Bye, Kids: On Voluntary Relinquishment of Parental Rights
In the world of parenting, couples who want to have children but can’t conceive have the option to adopt. Given how this is a right, there also exists the reversal of adoption — the voluntary relinquishment of parental rights.
Utahlegalcoaching.com explains what voluntary relinquishment of parental rights is. As a document wherein the signatures of a parent must be present, the relinquishment is final and binding, but it isn’t something readily available. A judge must first accept it even before the document’s signing, and there must be an abusively unfit or harmful parent, or another adult waiting to adopt the child.
Once the judge accepts the relinquishment, it entitles the parent to legally forego future responsibilities they may owe the child or children, such as child support. Through this, the parent loses any and every right to visit or contact the child. The “new parent” of the child will have all the decisions and will be under no obligation to notify the former.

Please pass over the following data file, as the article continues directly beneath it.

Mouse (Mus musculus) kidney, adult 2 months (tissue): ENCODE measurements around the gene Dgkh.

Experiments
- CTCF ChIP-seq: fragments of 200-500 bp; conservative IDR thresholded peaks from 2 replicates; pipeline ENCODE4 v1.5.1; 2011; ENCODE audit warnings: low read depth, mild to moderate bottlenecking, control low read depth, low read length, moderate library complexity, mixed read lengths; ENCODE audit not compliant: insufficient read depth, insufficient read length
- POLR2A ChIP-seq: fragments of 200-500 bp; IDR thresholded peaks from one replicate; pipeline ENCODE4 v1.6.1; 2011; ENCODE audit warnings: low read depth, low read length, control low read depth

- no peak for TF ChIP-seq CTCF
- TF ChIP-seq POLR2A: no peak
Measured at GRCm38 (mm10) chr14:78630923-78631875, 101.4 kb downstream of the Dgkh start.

Voluntary and Involuntary Termination
Relinquishment falls under voluntary termination. As a parent, you agree, for whatever reasons, to terminate your rights. It is important to take note how this must coincide with what’s best for the child. For example, the court will not grant your request to give up parental rights over the inability to pay child support.
Forced termination, on the other hand, is involuntary. Whether or not a parent doesn’t agree, if the court sees you unfit to have a child under your custody, the State can take away your rights.
Good Riddance to Parental Responsibilities
Voluntary relinquishment is not a method of escaping child support dues, but instead, it is in the state’s best interests of protecting the child. Relinquishment, in a way, is similar to forced termination of parental rights. Through forced termination, the State has to present convincing evidence on a parent’s unfitness — clear proof of how a parent is unqualified to have children.
Having kids is a responsibility, and if you’re not prepared to handle parenthood, think about the child — they are not just something you can drop without repercussions.